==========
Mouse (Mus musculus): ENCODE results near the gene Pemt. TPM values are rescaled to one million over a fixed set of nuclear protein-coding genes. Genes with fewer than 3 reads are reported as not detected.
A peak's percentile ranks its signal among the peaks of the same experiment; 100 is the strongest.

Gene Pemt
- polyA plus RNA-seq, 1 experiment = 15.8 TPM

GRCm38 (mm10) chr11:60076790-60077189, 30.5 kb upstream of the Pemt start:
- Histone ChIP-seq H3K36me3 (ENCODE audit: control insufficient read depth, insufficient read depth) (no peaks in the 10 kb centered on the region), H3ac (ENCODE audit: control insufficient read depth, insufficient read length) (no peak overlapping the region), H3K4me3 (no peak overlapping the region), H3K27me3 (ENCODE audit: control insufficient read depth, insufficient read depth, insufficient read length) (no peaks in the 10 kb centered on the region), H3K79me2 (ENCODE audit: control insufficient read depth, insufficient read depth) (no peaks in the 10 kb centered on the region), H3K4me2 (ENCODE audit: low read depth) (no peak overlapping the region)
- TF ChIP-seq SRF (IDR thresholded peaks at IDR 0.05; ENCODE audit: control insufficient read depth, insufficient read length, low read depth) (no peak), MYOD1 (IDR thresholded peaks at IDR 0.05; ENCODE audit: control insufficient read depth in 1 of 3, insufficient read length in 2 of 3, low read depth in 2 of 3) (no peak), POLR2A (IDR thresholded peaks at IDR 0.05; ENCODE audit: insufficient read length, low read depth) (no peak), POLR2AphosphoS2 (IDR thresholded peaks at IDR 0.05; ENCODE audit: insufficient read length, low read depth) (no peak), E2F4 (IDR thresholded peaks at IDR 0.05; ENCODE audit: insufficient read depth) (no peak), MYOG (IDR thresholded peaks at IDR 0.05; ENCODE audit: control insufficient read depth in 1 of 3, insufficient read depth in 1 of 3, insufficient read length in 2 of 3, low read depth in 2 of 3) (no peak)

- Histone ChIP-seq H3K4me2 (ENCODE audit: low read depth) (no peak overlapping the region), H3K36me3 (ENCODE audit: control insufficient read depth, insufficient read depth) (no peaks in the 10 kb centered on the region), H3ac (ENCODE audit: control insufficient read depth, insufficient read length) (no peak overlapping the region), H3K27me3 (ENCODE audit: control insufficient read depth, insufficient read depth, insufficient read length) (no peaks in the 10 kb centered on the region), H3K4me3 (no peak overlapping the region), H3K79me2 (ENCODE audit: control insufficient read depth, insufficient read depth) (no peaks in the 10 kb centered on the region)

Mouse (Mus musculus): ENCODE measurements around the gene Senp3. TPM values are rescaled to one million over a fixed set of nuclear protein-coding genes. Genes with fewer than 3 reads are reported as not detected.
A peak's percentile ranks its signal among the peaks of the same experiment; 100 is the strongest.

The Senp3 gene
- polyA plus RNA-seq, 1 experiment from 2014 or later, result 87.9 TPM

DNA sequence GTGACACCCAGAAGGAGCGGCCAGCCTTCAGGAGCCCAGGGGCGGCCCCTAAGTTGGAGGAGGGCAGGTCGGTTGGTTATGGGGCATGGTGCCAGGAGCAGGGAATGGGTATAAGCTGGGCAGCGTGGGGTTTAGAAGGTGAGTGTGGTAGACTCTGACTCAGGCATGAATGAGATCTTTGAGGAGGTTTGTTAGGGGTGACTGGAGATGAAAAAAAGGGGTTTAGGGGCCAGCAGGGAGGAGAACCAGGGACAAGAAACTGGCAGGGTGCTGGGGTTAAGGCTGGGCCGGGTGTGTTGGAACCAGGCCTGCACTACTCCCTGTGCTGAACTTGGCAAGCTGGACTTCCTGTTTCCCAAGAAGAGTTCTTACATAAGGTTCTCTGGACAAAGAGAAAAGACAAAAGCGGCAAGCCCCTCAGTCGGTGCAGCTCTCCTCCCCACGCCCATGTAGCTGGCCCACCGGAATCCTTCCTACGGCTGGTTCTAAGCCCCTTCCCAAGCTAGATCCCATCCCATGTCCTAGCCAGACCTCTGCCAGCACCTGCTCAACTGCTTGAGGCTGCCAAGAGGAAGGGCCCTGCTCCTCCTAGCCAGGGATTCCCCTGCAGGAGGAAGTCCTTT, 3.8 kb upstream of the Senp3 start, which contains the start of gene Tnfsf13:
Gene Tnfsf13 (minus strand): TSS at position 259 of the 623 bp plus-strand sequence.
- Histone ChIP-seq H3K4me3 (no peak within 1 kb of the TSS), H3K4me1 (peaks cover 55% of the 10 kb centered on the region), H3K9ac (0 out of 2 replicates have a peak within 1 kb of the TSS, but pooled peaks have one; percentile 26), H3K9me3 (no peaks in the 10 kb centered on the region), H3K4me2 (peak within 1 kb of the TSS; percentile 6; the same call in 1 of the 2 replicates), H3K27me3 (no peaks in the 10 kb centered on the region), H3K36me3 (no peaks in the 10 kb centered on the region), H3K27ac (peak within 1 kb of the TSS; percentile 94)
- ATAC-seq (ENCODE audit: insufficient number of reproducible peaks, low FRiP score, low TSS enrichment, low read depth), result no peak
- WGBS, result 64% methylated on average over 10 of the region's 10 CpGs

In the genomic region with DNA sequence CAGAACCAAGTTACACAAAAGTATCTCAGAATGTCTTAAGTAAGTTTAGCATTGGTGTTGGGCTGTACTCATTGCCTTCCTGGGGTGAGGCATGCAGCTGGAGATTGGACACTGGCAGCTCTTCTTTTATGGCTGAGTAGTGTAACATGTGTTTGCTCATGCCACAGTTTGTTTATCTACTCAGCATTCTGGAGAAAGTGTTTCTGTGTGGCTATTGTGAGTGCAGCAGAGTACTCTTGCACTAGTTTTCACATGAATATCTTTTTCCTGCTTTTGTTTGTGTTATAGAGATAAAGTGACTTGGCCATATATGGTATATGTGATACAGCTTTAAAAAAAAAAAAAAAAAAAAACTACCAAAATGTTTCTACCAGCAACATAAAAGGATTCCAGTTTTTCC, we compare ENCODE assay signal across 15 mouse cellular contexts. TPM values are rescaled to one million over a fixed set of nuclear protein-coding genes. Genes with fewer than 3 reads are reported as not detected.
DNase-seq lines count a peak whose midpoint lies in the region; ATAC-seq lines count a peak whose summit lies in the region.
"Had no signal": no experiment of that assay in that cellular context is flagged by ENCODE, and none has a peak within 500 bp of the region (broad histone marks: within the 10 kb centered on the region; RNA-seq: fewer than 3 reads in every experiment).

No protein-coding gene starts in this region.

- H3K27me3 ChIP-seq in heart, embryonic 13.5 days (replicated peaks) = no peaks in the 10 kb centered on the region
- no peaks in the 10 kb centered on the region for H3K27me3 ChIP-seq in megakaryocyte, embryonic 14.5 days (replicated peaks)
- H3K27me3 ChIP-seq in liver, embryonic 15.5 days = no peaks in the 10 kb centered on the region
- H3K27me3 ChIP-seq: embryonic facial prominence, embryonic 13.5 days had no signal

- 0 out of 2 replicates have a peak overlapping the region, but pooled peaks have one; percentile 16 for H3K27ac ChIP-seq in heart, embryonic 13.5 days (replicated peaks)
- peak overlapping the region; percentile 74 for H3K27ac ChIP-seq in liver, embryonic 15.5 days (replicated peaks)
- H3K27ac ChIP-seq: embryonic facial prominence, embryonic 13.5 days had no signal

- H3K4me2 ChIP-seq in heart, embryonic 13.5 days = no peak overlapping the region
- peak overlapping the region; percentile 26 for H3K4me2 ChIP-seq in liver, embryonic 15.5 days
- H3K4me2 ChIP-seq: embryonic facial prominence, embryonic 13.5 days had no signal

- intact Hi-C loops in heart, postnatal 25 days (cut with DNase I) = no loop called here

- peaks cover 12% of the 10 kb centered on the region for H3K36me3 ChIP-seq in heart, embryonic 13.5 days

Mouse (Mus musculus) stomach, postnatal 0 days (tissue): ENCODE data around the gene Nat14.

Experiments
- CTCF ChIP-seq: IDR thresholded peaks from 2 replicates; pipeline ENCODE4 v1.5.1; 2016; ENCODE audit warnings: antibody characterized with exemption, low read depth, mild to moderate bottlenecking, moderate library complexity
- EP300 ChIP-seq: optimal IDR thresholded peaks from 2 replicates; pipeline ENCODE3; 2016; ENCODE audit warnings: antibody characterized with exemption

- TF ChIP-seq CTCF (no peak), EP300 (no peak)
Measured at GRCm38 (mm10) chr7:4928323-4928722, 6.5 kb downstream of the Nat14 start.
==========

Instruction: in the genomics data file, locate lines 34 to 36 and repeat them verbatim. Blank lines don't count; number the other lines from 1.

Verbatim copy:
Mouse (Mus musculus) stomach, postnatal 0 days (tissue): ENCODE data around the gene Nat14.

Experiments
- CTCF ChIP-seq: IDR thresholded peaks from 2 replicates; pipeline ENCODE4 v1.5.1; 2016; ENCODE audit warnings: antibody characterized with exemption, low read depth, mild to moderate bottlenecking, moderate library complexity